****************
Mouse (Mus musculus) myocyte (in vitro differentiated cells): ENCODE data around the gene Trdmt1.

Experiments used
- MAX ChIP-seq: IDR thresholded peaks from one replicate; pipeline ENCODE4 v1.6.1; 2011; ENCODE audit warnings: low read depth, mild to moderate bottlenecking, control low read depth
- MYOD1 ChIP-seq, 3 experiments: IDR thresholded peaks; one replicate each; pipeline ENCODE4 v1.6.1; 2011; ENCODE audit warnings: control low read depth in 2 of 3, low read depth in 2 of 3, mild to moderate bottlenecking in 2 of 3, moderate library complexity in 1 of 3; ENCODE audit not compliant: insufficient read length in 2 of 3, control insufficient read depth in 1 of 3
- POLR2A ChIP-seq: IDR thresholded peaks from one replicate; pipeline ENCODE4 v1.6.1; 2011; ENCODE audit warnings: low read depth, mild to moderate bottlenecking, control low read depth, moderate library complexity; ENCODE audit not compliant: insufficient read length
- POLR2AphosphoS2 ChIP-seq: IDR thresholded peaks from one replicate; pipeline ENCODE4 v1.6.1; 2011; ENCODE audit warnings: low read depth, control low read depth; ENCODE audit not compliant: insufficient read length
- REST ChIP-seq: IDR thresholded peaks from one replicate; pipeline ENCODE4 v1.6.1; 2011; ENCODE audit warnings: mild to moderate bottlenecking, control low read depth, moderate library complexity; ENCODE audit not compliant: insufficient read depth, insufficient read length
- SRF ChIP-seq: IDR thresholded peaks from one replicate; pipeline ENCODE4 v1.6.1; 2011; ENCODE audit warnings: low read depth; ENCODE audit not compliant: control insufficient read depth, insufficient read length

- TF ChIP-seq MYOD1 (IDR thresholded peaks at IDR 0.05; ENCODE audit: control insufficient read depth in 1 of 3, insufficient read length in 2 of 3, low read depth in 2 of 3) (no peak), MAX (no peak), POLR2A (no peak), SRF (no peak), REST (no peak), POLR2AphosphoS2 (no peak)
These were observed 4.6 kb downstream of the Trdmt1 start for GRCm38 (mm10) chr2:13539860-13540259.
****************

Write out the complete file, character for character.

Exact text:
Mouse (Mus musculus) myocyte (in vitro differentiated cells): ENCODE data around the gene Trdmt1.

Experiments used
- MAX ChIP-seq: IDR thresholded peaks from one replicate; pipeline ENCODE4 v1.6.1; 2011; ENCODE audit warnings: low read depth, mild to moderate bottlenecking, control low read depth
- MYOD1 ChIP-seq, 3 experiments: IDR thresholded peaks; one replicate each; pipeline ENCODE4 v1.6.1; 2011; ENCODE audit warnings: control low read depth in 2 of 3, low read depth in 2 of 3, mild to moderate bottlenecking in 2 of 3, moderate library complexity in 1 of 3; ENCODE audit not compliant: insufficient read length in 2 of 3, control insufficient read depth in 1 of 3
- POLR2A ChIP-seq: IDR thresholded peaks from one replicate; pipeline ENCODE4 v1.6.1; 2011; ENCODE audit warnings: low read depth, mild to moderate bottlenecking, control low read depth, moderate library complexity; ENCODE audit not compliant: insufficient read length
- POLR2AphosphoS2 ChIP-seq: IDR thresholded peaks from one replicate; pipeline ENCODE4 v1.6.1; 2011; ENCODE audit warnings: low read depth, control low read depth; ENCODE audit not compliant: insufficient read length
- REST ChIP-seq: IDR thresholded peaks from one replicate; pipeline ENCODE4 v1.6.1; 2011; ENCODE audit warnings: mild to moderate bottlenecking, control low read depth, moderate library complexity; ENCODE audit not compliant: insufficient read depth, insufficient read length
- SRF ChIP-seq: IDR thresholded peaks from one replicate; pipeline ENCODE4 v1.6.1; 2011; ENCODE audit warnings: low read depth; ENCODE audit not compliant: control insufficient read depth, insufficient read length

- TF ChIP-seq MYOD1 (IDR thresholded peaks at IDR 0.05; ENCODE audit: control insufficient read depth in 1 of 3, insufficient read length in 2 of 3, low read depth in 2 of 3) (no peak), MAX (no peak), POLR2A (no peak), SRF (no peak), REST (no peak), POLR2AphosphoS2 (no peak)
These were observed 4.6 kb downstream of the Trdmt1 start for GRCm38 (mm10) chr2:13539860-13540259.